CDW - High Touch in a High-Tech Era (1,778 words)
they become full-blown, customer-relationship dilemmas.
Shanks agrees, adding, "The power of tight integration like ours really shines when you encounter bad situations. CDW's primary goal is to make each customer's day a little easier, whether that involves facilitating more efficient communication or providing better service."
CDW uses a proprietary transactional database system designed in-house by Shanks and his team. Why not use packaged solutions? Says Shanks, "A packaged solution can dictate what you can and can not do, how you handle a customer or a situation. We didn't want that. Our system is our competitive advantage."
The enterprise-wide database can, when prompted, issue detailed reports and has data-mining capabilities, all consolidated into a data warehouse that is easily accessible, says Shanks. "To gather whatever data is needed, we make business rules and assumptions, then work the data model.
"For example," he continues, "if we want to know the associated sales that go with a particular item or a particular customer demographic, we can easily drill down for the information. Or if we're doing a marketing mailing, we can do an ad hoc query with filtering to determine who are our best prospects and customers for the offer."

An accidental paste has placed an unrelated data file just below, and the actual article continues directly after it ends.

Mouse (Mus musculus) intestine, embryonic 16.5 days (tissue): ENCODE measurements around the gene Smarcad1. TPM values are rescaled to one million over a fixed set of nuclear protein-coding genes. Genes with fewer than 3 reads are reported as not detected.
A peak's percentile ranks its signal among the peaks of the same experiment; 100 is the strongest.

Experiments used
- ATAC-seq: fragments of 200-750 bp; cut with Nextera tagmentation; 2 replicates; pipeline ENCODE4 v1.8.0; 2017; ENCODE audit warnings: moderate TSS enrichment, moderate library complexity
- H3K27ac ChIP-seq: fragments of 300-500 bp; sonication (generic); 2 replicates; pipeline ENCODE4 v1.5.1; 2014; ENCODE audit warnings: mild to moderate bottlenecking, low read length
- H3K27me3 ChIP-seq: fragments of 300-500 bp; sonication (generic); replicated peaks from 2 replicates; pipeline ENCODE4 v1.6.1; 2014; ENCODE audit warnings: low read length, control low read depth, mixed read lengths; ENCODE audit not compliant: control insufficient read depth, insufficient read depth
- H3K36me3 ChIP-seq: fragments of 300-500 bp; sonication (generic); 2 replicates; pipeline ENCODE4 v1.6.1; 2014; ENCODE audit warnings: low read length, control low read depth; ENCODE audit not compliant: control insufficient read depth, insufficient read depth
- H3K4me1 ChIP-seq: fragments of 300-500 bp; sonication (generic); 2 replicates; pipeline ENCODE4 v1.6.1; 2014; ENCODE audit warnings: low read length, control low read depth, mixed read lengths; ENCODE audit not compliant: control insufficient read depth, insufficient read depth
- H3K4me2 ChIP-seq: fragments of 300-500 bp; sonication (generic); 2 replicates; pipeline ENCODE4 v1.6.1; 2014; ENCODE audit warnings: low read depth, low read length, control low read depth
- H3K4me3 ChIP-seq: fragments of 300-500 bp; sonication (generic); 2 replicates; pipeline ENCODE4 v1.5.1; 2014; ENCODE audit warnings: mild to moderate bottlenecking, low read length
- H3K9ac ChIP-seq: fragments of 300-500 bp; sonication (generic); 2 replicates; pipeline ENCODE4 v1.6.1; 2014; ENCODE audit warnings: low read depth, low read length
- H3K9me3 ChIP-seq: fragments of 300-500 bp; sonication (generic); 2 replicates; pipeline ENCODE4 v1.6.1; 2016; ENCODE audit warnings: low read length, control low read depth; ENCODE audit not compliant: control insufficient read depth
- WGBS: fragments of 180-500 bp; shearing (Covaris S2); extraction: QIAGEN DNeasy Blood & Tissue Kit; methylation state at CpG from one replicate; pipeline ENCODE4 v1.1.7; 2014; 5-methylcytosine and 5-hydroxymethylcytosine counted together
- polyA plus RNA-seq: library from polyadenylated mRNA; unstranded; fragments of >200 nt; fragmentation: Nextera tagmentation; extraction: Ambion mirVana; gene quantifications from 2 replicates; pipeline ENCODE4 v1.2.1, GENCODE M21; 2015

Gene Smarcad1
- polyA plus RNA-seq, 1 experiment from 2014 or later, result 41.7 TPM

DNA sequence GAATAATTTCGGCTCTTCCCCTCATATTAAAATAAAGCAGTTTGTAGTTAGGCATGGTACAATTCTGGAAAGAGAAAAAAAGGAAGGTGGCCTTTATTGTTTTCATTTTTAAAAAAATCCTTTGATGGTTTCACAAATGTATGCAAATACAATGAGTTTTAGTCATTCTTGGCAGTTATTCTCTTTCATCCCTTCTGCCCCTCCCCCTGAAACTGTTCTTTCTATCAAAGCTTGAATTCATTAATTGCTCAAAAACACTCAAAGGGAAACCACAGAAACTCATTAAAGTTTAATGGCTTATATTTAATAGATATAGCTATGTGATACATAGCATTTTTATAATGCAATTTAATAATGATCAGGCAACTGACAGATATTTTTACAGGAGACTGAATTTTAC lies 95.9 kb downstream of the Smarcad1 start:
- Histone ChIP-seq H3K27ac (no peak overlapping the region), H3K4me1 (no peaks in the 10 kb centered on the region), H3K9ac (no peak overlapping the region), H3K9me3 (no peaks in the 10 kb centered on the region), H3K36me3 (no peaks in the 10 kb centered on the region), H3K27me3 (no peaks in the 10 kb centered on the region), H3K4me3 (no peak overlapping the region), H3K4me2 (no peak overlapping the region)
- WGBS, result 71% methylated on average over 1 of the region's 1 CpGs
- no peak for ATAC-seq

An interesting twist to CDW@work is CDW-Government (CDW-G), a wholly owned subsidiary that offers a specialized electronic platform just for procurement officers at local, state and federal government agencies. Customers get separate account managers who've been specially trained in the unique purchasing requirements and procedures of government agencies.
CDW-G is a good example of the drive for innovation that permeates this place. "Once we realized in 1998 that we had a lot of government agencies as clients," remembers Kremer. "We thought: 'Now how do we automate that specialized service? How can we make their customer experience with us better?'"
Which brings us to the final piece of this company's success—a relentless, high-spirited drive to improve processes and with it, customer service. Says Kremer, "We're stuck on continuous improvement. It's just a habit."